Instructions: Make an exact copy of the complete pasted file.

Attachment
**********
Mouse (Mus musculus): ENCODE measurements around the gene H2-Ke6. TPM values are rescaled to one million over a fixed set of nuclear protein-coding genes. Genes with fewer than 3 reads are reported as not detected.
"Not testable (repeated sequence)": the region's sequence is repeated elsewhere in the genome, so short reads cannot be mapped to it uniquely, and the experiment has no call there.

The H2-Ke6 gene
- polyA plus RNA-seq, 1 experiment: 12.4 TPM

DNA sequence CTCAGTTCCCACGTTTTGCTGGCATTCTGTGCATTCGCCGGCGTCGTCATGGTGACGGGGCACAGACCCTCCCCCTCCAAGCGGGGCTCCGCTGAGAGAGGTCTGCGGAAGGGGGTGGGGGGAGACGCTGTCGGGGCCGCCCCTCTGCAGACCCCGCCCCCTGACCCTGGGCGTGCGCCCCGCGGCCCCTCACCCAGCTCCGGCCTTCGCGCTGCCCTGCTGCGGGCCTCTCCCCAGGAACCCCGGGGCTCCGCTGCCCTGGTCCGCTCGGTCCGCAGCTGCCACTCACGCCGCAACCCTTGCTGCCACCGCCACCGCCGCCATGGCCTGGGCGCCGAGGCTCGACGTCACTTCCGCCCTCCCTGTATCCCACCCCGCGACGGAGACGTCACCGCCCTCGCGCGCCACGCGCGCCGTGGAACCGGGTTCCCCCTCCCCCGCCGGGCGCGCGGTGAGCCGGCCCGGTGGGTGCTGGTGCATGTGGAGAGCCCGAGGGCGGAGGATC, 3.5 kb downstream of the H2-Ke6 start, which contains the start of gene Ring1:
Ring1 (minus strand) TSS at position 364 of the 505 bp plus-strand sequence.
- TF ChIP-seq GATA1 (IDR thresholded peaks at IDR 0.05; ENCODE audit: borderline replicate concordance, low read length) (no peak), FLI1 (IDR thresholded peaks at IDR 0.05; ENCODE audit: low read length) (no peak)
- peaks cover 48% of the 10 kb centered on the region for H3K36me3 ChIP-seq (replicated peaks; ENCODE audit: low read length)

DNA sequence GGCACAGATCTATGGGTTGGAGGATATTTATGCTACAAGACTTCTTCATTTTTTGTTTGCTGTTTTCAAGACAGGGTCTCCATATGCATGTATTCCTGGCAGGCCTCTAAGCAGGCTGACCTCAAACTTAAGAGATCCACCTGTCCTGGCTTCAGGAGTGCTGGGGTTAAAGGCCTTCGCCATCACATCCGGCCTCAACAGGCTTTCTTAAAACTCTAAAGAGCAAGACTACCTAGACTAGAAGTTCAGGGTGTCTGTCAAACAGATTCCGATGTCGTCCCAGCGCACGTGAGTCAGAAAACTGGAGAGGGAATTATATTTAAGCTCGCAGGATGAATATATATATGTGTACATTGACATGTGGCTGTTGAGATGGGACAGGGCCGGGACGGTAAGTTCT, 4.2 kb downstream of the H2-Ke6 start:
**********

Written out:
Mouse (Mus musculus): ENCODE measurements around the gene H2-Ke6. TPM values are rescaled to one million over a fixed set of nuclear protein-coding genes. Genes with fewer than 3 reads are reported as not detected.
"Not testable (repeated sequence)": the region's sequence is repeated elsewhere in the genome, so short reads cannot be mapped to it uniquely, and the experiment has no call there.

The H2-Ke6 gene
- polyA plus RNA-seq, 1 experiment: 12.4 TPM

DNA sequence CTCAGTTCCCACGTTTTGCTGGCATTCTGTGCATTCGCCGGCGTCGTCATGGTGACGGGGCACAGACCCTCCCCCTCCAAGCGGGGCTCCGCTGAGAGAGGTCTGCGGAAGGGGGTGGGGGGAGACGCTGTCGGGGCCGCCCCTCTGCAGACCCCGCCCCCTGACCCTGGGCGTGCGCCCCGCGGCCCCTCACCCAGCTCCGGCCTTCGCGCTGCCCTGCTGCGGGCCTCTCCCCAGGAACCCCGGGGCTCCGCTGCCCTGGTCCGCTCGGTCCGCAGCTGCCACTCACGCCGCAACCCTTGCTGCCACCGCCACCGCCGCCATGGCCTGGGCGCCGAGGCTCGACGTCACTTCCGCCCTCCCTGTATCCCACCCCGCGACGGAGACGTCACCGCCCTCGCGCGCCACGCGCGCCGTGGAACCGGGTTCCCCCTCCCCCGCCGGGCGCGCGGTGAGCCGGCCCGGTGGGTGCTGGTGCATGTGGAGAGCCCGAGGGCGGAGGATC, 3.5 kb downstream of the H2-Ke6 start, which contains the start of gene Ring1:
Ring1 (minus strand) TSS at position 364 of the 505 bp plus-strand sequence.
- TF ChIP-seq GATA1 (IDR thresholded peaks at IDR 0.05; ENCODE audit: borderline replicate concordance, low read length) (no peak), FLI1 (IDR thresholded peaks at IDR 0.05; ENCODE audit: low read length) (no peak)
- peaks cover 48% of the 10 kb centered on the region for H3K36me3 ChIP-seq (replicated peaks; ENCODE audit: low read length)

DNA sequence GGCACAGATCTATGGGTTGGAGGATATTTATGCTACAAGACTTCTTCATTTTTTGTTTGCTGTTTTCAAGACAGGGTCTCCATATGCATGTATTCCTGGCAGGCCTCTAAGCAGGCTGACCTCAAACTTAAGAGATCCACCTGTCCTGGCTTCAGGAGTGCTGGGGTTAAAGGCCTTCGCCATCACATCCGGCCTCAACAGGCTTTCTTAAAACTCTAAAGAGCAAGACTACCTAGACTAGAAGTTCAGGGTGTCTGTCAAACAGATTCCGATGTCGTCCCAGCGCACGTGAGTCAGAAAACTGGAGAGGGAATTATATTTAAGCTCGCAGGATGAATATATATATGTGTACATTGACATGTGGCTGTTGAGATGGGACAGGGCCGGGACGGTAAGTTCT, 4.2 kb downstream of the H2-Ke6 start: